It really is genetic
When scientists first discovered the gene in certain chubby mice, they called it the fatso gene. Years later, when they scoured the human genome for markers that increased vulnerability to type 2 diabetes, the fatso gene (now more politely called FTO) showed up there, too. Turns out, people with two copies of the gene were 40 per cent more likely to have diabetes and 60 per cent more likely to be obese than those without it. Those with only one copy of the gene weighed more, too.
Scientists now suspect that there are lots of fat genes. “There could be as many as 100,” says Dr Claude Bouchard, executive director of the Pennington Biomedical Research Center. “Each add a couple of pounds here and a pound or two there. That’s a noticeable difference when it comes to how much more fat we need to burn off.”
As much as 16 per cent of the population has two copies of the FTO gene, and half of us have one copy. So far, scientists suspect that the other possible obesity-promoting genes have a small effect compared with FTO. The good news? “A genetic predisposition isn’t necessarily a life sentence,” says Bouchard. Also, even though FTO gene carriers are more likely to be obese, the gene doesn’t prevent you from losing weight, according to a 2016 study from Newcastle University. “Our study shows that improving your diet and being more physically active will help you lose weight, regardless of your genetic makeup,” said lead researcher John Mathers.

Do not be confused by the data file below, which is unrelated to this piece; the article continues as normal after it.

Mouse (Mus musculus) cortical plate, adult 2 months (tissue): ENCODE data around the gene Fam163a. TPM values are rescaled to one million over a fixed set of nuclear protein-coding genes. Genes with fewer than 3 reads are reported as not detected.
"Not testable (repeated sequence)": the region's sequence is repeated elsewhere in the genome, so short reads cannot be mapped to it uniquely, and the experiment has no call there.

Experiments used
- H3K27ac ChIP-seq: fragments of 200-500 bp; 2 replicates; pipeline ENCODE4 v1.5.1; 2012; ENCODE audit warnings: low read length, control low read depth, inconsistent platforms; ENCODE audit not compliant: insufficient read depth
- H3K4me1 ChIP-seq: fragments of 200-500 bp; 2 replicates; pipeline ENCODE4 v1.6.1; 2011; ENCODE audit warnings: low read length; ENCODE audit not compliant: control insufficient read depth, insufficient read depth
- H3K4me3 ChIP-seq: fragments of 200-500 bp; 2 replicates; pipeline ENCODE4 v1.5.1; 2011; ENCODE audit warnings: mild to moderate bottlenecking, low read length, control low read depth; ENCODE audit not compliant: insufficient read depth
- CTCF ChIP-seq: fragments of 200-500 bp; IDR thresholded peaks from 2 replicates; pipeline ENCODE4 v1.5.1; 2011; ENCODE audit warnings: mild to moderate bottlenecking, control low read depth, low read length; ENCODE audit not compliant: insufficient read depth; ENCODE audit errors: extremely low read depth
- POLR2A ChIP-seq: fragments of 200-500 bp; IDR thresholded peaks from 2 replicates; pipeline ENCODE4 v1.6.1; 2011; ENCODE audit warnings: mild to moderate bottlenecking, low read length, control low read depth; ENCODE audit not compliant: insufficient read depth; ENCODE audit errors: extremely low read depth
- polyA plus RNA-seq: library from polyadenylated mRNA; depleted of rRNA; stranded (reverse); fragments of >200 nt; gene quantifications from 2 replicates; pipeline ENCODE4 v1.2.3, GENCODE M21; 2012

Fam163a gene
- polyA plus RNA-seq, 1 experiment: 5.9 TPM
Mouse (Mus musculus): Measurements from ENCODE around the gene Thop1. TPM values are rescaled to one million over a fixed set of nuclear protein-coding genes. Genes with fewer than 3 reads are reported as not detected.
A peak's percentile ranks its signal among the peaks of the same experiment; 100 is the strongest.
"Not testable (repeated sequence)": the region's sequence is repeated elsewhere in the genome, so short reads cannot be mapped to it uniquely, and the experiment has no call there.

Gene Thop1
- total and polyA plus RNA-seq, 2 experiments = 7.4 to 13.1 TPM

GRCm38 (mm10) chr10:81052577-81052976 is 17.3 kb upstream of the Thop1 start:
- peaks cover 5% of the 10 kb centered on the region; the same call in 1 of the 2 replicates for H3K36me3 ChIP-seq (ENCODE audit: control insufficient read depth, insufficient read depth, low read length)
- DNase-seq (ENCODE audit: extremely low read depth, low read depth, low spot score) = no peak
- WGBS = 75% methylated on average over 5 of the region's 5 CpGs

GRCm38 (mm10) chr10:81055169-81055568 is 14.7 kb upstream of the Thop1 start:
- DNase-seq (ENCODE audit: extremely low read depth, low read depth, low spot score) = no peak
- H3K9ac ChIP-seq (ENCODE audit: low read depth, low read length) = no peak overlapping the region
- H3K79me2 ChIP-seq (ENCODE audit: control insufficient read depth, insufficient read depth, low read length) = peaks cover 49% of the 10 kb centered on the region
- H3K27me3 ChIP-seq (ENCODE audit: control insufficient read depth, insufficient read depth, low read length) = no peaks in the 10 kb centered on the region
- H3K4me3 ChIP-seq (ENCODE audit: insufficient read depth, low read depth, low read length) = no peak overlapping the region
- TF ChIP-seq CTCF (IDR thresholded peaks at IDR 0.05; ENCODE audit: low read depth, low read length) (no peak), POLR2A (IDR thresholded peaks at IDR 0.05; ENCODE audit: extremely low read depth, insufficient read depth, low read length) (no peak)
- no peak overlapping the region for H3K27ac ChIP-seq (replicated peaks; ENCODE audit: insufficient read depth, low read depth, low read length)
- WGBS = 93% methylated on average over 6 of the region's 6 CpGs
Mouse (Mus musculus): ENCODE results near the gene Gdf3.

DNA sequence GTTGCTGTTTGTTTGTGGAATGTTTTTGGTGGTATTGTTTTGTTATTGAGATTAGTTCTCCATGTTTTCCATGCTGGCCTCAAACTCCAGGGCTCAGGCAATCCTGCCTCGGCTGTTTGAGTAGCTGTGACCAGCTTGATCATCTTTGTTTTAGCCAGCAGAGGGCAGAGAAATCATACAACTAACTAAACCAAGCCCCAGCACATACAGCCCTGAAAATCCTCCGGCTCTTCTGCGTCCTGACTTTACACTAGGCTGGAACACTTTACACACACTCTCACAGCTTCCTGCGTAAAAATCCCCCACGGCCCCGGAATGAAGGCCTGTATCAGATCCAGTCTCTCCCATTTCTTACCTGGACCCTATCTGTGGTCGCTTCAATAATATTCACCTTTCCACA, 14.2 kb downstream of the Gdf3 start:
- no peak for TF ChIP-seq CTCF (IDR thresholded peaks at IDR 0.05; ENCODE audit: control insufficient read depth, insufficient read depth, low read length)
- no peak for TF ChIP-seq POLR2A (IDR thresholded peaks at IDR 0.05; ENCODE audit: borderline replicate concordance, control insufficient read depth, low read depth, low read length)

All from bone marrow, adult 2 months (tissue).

Some people just have more fat cells
And the range is enormous, with some people having twice as many fat cells as others have, says Dr Kirsty Spalding, of the Karolinska Institute in Stockholm. Even if you’ve lost a few kilograms (or gained some), your fat-cell count remains, holding tight to the fat already inside and forever thirsting to be filled up with more. To add insult to injury, the fat cells of overweight and obese people hold more fat, too.
New fat cells emerge during childhood but seem to stop by adolescence. Those of us destined to have a lot of these cells probably start producing them as young as age two. The cells’ rate of growth may also be faster – even if kids cut right back on kilojoules.
Strangers have written to Spalding, telling her how depressed they are by her research. But she says her news isn’t all bleak. You’re better off with more fat cells, she says, than with fewer fat cells that become overstuffed and enlarged. New research suggests that the overstuffed group are more vulnerable to obesity – related health complications. So while you can’t reduce your total number of fat cells, there are things you can do to keep them small.
You can change your metabolism
Another Scandinavian team looked into what happens at the cellular level when you gain weight. Assistant professor of nutrition, Dr Kirsi Pietiläinen, studied sets of twins where one was fat and the other thin, and learned that fat cells in heavier twins underwent metabolic changes that make it more difficult to burn fat. Pietiläinen’s team suspects that gaining as little as five kilograms can slow metabolism and send you spiralling into a vicious cycle: as you gain more fat, it becomes harder to lose it.
How to get back on track? “The more I learn on the job, the more I’m convinced we need physical activity,” Pietiläinen says. Once a chubby child herself, she now runs regularly and is at a healthy weight.